Associate Professor Tony Poole (University of Otago) explains how electron tomography can be used to build up three-dimensional models of structures in cells. He describes how his PhD student Mike Jennings has used this technique to prepare a 3D model of the primary cilium (an organelle at the cell surface that senses the cell’s surroundings).
Jargon alert: Electron tomography is a technique based on transmission electron microscopy. By collecting images at several different angles, electron tomography makes it possible to build up a high-resolution three-dimensional view of the sample.
ASSOCIATE PROFESSOR TONY POOLE
With electron tomography, once you have your dataset with all the information in it, you can then trace individual elements and you can draw lines along them and map them. And once you’ve done all of that, you then create a model which is basically extracted out of the dataset, and now you have an anatomically accurate three-dimensional image, which you can then manipulate and rotate. It is a lengthy process and it depends really on how much data you want to extract out.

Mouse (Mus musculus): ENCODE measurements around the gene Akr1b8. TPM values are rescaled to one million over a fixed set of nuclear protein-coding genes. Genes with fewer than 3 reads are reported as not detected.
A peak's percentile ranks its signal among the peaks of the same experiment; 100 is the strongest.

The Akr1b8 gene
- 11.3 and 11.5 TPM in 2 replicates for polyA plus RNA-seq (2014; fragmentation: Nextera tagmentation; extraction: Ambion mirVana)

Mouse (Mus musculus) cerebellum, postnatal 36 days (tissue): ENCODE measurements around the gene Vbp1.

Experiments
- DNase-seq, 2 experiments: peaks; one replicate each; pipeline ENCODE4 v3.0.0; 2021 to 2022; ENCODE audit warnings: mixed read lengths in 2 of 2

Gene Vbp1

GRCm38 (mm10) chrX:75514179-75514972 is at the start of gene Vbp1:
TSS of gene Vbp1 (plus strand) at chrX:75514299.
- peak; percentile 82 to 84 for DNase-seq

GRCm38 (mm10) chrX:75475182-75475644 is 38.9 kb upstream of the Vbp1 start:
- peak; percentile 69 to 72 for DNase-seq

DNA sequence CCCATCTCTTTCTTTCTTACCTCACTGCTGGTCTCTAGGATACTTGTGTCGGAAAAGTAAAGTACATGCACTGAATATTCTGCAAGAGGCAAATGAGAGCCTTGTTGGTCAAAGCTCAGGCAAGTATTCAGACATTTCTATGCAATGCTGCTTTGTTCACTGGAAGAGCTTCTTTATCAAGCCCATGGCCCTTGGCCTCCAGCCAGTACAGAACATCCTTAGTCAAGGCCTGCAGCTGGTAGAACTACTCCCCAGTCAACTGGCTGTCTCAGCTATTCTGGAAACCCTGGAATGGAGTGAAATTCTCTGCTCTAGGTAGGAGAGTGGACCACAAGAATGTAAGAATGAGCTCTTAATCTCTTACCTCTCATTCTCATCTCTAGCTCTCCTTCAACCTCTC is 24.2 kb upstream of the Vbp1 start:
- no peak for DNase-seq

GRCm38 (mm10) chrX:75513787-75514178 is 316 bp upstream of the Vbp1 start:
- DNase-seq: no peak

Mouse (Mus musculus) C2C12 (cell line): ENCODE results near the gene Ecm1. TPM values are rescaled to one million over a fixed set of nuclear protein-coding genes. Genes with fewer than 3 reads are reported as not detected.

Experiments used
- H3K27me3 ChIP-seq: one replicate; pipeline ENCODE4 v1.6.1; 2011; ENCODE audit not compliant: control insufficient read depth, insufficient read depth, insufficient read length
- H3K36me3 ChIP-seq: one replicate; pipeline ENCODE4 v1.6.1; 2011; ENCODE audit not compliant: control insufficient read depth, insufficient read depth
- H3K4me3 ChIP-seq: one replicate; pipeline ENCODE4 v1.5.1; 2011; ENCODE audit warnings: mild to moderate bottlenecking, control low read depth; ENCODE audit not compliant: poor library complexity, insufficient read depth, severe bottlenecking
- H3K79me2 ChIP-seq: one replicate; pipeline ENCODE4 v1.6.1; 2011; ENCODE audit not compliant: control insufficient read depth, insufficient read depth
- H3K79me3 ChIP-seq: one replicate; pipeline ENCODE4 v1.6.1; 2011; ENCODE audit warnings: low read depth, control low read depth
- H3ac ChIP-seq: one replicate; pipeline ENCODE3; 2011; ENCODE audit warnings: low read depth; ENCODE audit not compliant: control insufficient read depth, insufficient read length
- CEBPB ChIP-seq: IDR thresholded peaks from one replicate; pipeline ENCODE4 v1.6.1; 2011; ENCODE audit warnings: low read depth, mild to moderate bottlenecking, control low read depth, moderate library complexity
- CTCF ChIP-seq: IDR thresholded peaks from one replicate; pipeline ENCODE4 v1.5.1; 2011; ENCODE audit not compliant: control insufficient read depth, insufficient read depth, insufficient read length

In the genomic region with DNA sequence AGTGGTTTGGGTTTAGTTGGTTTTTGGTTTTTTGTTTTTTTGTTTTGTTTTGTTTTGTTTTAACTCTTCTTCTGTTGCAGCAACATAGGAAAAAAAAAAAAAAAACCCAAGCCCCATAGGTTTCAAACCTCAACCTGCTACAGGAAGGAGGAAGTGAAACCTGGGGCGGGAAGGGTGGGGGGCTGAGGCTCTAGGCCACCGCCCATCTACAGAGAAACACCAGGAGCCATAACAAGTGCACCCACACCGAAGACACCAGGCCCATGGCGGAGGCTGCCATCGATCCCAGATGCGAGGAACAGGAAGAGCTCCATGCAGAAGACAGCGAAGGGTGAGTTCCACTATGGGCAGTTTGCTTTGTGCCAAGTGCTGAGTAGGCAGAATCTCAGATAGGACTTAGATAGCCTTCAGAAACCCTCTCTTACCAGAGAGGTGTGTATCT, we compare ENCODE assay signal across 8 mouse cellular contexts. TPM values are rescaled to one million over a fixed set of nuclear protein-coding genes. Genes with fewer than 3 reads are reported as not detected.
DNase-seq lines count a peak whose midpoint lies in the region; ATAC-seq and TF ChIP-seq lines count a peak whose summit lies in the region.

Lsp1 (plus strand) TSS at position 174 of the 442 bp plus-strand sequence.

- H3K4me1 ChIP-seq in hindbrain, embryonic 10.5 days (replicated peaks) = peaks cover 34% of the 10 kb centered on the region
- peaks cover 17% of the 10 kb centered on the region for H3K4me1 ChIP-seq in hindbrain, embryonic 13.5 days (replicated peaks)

It took my PhD student – and I have to emphasise it was my PhD student’s time, not mine – the best part of two and a half thousand hours or a solid year’s work to extract this data out.
In all, there are 2,200 different elements have been traced by Mike to create the three-dimensional tomographic model. If he wanted to just model the cilium, it would be a lot less, but we want to model the extracellular matrix, which is the mechanical dynamic thing that’s happening around the cell. So it’s quite a challenge, it’s a really challenging electron tomography thing to do. No-one has ever done it before, it’s completely unique.